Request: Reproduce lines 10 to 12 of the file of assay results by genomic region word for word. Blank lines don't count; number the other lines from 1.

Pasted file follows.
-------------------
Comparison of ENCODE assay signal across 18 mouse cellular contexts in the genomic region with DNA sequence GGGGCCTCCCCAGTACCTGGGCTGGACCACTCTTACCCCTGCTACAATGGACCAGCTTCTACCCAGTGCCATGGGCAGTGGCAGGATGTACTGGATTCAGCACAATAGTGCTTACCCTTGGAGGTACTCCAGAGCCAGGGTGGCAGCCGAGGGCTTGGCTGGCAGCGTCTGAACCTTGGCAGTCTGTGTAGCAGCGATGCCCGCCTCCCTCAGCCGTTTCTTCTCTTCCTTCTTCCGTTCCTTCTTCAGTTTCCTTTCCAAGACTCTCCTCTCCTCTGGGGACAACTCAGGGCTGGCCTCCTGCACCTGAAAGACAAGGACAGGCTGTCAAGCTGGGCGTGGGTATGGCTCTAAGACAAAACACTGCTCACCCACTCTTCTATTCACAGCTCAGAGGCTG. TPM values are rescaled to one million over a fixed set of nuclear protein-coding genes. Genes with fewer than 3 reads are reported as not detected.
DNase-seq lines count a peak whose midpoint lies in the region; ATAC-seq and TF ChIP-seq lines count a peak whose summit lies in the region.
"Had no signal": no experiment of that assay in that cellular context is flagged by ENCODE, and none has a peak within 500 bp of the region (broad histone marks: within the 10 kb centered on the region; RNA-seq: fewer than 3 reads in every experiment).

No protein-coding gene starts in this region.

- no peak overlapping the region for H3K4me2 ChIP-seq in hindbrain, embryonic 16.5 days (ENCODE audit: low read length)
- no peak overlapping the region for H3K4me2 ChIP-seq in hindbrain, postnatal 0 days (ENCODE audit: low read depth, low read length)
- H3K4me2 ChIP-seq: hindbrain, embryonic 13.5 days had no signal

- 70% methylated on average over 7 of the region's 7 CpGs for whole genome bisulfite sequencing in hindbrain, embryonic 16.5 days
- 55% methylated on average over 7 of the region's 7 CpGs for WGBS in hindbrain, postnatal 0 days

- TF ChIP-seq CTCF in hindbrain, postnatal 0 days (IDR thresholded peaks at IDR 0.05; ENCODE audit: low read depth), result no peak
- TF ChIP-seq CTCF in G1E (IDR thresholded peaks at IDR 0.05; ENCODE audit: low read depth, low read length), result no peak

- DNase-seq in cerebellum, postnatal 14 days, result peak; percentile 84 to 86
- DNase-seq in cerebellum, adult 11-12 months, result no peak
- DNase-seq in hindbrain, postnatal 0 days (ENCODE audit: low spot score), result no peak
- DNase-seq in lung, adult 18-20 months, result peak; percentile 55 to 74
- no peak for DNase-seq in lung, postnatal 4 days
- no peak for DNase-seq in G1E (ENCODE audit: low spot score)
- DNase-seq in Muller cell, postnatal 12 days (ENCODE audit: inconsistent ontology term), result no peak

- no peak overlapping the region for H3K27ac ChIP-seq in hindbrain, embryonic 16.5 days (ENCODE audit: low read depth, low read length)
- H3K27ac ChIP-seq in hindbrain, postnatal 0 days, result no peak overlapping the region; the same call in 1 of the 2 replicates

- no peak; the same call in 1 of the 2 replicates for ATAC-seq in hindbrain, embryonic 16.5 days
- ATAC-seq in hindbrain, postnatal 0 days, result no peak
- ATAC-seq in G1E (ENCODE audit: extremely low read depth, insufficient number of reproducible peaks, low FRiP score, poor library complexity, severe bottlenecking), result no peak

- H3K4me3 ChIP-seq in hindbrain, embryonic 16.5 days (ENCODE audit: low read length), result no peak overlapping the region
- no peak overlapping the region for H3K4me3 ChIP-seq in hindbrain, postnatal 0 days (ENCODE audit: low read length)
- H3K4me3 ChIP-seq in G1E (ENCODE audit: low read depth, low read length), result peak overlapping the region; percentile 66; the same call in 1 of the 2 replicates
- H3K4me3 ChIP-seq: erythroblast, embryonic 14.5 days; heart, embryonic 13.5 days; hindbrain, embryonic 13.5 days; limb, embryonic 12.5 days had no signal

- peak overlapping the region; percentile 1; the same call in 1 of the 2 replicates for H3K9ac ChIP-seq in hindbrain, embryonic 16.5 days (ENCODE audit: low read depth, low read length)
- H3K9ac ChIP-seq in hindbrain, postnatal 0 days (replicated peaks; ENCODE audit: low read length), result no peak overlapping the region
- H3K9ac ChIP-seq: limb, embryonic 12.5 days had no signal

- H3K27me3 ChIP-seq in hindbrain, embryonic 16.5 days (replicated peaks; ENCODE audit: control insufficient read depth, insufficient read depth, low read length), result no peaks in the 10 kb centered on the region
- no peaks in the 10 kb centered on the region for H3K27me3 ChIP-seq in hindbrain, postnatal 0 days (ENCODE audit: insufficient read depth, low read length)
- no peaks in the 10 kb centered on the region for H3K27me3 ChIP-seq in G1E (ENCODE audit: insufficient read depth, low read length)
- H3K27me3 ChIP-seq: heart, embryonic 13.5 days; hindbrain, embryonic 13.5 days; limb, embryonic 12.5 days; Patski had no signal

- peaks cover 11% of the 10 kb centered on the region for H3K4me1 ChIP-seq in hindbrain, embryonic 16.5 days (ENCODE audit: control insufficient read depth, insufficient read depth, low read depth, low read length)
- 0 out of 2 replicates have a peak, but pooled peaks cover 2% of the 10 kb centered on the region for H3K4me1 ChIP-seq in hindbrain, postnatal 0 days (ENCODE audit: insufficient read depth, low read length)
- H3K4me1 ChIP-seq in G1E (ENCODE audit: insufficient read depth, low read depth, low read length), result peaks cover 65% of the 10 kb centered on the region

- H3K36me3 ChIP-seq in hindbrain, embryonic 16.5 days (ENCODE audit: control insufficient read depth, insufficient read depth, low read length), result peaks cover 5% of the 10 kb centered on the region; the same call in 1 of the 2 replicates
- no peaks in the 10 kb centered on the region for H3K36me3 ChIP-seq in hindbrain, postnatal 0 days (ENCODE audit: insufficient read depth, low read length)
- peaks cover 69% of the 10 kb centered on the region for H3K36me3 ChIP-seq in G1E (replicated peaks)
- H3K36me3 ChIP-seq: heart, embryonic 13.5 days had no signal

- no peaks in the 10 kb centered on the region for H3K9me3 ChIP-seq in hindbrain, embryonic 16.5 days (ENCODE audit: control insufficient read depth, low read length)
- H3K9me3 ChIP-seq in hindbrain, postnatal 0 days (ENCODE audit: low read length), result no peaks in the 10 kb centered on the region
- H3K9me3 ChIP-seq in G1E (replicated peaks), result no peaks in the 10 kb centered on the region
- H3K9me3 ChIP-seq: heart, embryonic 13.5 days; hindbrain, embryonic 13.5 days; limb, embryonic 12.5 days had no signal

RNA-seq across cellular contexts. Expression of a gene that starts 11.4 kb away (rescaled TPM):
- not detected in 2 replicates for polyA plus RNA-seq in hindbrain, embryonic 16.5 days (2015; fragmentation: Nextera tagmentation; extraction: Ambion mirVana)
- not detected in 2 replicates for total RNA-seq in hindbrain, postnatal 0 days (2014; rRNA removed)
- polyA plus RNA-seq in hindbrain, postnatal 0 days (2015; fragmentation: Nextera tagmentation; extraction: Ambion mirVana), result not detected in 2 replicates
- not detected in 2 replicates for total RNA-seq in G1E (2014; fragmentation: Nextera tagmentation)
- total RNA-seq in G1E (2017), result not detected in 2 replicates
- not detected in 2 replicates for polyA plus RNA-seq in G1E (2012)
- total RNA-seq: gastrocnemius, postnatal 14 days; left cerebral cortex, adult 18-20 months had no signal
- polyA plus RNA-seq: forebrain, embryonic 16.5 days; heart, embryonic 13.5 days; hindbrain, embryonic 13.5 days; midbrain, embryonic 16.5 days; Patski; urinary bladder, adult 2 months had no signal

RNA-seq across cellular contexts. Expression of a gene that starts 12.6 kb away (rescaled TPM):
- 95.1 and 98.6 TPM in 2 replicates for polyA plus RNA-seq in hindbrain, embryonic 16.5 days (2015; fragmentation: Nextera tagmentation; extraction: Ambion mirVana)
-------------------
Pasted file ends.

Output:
- TF ChIP-seq CTCF in hindbrain, postnatal 0 days (IDR thresholded peaks at IDR 0.05; ENCODE audit: low read depth), result no peak
- TF ChIP-seq CTCF in G1E (IDR thresholded peaks at IDR 0.05; ENCODE audit: low read depth, low read length), result no peak

- DNase-seq in cerebellum, postnatal 14 days, result peak; percentile 84 to 86